Lucy Curno Wild Futures

A World Away – Woodlands Historic Park

If it wasn’t for a year of not being able to travel internationally, the drive out to the Tullamarine Airport in Melbourne wouldn’t be quite as thrilling as it was. The planes skimming the skies overhead, the pondering of where those passengers are going and how many months until we’re allowed to buckle up our safety belts and check for our life jackets again. 

But today wasn’t about future traveling plans. It wasin factabout traveling back in time to a period where planes were yet to exist and the road I was driving on was centuries away from being constructed. Today was about celebrating the Wurundjeri lands that we live on here in Victoria. Lands that have been occupied and cared for by First Nations people for over 65,000 years. And in particular, a 658-hectare piece of country which sits a mere 19kms from metropolitan Melbourne but feels an entire world away — Woodlands Historic Park.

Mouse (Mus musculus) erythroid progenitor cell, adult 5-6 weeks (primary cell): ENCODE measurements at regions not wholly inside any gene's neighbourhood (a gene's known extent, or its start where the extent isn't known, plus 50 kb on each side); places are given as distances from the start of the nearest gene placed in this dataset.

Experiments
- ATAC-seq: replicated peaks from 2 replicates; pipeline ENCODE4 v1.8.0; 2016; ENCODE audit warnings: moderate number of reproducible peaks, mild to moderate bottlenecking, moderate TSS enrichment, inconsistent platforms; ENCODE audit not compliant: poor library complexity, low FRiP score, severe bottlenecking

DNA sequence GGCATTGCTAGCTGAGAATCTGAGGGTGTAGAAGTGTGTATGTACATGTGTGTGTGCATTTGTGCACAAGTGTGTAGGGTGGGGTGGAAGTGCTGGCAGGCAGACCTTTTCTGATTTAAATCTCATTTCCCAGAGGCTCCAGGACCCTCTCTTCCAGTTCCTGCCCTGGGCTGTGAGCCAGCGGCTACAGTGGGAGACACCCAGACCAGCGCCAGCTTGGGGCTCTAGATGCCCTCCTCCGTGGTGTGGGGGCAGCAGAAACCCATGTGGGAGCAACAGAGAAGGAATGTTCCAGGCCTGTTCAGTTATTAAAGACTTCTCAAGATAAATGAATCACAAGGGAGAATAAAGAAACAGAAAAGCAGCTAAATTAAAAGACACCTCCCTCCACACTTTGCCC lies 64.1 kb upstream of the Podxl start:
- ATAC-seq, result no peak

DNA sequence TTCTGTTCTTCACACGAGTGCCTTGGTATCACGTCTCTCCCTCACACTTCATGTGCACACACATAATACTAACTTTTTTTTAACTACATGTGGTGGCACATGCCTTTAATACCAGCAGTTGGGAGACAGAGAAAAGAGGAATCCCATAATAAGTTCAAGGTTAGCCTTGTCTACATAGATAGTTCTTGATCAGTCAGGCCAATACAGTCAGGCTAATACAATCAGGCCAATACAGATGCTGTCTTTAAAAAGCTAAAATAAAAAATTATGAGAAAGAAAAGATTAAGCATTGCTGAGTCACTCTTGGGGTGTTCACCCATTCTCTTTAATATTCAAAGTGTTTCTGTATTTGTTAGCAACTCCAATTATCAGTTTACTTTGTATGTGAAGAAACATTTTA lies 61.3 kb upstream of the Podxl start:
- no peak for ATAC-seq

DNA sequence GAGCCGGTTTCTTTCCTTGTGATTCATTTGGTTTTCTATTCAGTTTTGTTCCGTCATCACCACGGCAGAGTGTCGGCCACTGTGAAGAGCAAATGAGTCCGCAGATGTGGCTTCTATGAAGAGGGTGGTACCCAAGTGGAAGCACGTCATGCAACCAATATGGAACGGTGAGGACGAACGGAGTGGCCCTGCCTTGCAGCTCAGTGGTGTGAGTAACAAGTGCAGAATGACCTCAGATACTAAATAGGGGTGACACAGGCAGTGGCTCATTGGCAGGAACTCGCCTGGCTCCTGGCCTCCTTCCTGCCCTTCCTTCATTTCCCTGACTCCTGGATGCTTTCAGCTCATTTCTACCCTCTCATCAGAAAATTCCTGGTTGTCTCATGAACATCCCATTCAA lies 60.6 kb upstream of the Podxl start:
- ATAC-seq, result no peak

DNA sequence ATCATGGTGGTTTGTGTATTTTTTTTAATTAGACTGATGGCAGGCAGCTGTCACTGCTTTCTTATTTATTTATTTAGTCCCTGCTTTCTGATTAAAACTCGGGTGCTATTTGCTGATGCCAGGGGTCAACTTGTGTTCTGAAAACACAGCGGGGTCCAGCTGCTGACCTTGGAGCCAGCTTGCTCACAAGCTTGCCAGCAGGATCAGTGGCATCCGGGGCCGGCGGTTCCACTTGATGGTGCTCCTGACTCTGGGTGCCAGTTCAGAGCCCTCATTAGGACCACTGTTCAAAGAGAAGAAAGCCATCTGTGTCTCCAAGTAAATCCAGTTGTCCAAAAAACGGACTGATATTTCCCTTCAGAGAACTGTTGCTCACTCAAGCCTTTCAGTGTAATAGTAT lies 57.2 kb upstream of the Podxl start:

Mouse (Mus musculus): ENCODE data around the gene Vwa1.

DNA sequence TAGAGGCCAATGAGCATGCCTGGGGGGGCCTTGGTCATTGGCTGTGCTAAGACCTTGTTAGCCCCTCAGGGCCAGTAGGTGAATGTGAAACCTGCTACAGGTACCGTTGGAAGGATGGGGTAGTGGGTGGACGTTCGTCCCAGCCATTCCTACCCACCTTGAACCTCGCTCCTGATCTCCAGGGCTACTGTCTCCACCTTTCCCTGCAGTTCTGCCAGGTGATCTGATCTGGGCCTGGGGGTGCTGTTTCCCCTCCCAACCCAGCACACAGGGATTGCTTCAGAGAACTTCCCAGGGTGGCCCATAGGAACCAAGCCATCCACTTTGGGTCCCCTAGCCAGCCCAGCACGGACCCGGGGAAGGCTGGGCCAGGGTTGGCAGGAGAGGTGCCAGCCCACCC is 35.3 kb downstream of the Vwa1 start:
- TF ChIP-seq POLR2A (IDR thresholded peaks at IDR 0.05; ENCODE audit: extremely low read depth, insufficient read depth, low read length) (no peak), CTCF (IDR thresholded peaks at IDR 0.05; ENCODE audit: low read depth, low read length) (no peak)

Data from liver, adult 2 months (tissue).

As you step into Woodlands, the dull hum of the city fades away as the rhythmic swish of the swaying Eucalypt tree tops, and the light chatter of the diverse bird life above takes over the senses. With the sparse crowns of Red Gum and Grey Box trees above, the Woodlands area was once a grassy open forest prior to European settlement and remains one of Victoria’s representations of what grasslands once looked like more than 60,000 years ago. It’s also a hub for threatened native vegetation, since grasslands were the easiest to clear for farming purposes 150 years ago, it’s now arguably one of the most threatened vegetation communities in Australia.